Aug 19, 2015

The Improbable Theory of Ana & Zak

I had no idea about this great book. I hadn't seen it anywhere until stumbling upon it at my local bookstore. It was the only copy there and I knew from the moment I saw the cover it was a book I was going to like.


 It all begins when Ana Watson's little brother, Clayton, secretly ditches the quiz bowl semifinals to go to the Washingcon sci-fi convention on what should have been a normal, résumé-building school trip.

If slacker Zak Duquette hadn't talked up the geek fan fest so much, maybe Clayton wouldn't have broken nearly every school rule or jeopardized Ana’s last shot at freedom from her uptight parents.

Now, teaming up with Duquette is the only way for Ana to chase down Clayton in the sea of orcs, zombies, bikini-clad princesses, Trekkies, and Smurfs. After all, one does not simply walk into Washingcon.

But in spite of Zak's devil-may-care attitude, he has his own reasons for being as lost as Ana-and Ana may have more in common with him than she thinks. Ana and Zak certainly don’t expect the long crazy night, which begins as a nerdfighter manhunt, to transform into so much more…


Captain of her high schools quiz bowl team Ana is not only intelligent but she's a rule follower terrified of screwing up and dealing with the consequences from her parents. Zak a total geektastic care free slacker. Combine them and a sci-fi convention you bet the night just took a turn for crazy.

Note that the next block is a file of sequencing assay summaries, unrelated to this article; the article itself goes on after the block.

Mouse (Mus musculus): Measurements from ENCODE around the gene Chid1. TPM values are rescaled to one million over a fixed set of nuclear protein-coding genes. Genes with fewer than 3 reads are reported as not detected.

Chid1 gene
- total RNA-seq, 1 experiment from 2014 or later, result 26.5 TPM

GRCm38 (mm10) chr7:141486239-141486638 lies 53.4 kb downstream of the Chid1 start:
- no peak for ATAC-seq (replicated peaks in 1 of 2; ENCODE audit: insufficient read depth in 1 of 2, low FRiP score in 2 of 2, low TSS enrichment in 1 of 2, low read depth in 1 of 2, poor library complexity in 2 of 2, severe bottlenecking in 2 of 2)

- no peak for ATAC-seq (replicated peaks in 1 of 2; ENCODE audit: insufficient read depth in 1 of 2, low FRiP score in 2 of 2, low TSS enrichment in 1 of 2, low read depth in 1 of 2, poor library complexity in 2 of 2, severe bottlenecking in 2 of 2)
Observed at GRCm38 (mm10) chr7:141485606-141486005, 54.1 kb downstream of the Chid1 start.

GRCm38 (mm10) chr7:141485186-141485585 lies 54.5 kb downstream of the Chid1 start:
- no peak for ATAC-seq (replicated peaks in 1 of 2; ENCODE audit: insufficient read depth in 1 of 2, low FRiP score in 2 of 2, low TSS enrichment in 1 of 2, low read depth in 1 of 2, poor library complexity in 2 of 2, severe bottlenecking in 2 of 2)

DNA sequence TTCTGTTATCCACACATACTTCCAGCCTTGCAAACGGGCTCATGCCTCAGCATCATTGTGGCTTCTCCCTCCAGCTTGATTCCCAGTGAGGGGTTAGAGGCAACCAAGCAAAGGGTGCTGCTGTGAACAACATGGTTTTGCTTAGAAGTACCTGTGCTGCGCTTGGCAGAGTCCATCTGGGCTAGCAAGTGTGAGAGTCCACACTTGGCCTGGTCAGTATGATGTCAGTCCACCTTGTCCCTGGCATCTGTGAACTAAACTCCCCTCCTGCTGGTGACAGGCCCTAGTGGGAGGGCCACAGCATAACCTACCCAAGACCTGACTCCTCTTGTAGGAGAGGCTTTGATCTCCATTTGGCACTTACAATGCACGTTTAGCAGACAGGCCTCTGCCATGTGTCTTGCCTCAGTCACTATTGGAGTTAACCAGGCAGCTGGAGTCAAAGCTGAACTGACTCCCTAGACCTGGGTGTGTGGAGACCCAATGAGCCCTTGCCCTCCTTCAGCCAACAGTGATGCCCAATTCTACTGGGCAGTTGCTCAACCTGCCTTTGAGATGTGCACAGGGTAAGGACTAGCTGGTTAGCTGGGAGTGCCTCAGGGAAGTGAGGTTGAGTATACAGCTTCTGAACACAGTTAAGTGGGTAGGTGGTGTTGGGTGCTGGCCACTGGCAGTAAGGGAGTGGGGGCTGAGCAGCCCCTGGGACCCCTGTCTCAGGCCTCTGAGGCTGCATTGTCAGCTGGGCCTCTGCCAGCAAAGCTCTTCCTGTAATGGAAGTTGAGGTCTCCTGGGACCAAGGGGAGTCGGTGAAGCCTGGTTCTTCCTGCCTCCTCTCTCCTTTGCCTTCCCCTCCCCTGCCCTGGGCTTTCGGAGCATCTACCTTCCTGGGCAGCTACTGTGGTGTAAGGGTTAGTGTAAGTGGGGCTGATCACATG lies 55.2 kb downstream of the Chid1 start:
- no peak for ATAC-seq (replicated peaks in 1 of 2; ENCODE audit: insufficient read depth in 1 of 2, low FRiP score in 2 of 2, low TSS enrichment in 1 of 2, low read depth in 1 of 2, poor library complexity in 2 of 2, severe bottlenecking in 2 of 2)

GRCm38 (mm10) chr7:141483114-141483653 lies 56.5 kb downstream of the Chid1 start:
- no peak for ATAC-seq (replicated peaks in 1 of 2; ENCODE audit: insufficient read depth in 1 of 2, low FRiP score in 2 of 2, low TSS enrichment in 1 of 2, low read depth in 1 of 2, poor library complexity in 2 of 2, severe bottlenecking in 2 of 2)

Ana and Zak are two polar opposite people who are pulled together for one night. I loved these two characters. I loved the character development they went through over the course of this book. Ana does all and everything to impress her parents who never seem interested in her. She's so afraid of screwing up that she simply doesn't allow herself to. Ana comes off as stuck up sometimes but really she's so stressed out and afraid that she puts up these defenses that make her seem unapproachable. It takes a while but once readers see the real Ana there's a lot there to like.

Zak Duquette might be one of the wittiest dorks of all dorks. And by dork I mean a new favorite character. I'm a sucker for characters like Zak. He's kind of an idiot but an idiot with a big heart who's whole life is centered by knowing he'll get to go to Washingcon every year.  I loved Zak and always found myself happy when it went back to a chapter told from his point of view.

This book is an overload of awesome. I wish there were more books like this. I loved that this is set at a scifi convention and I love all the chaos that comes out of trying to find Ana's little brother. It was such a fun read, but it still had it's moments of realness amongst all the fun and crazy situations.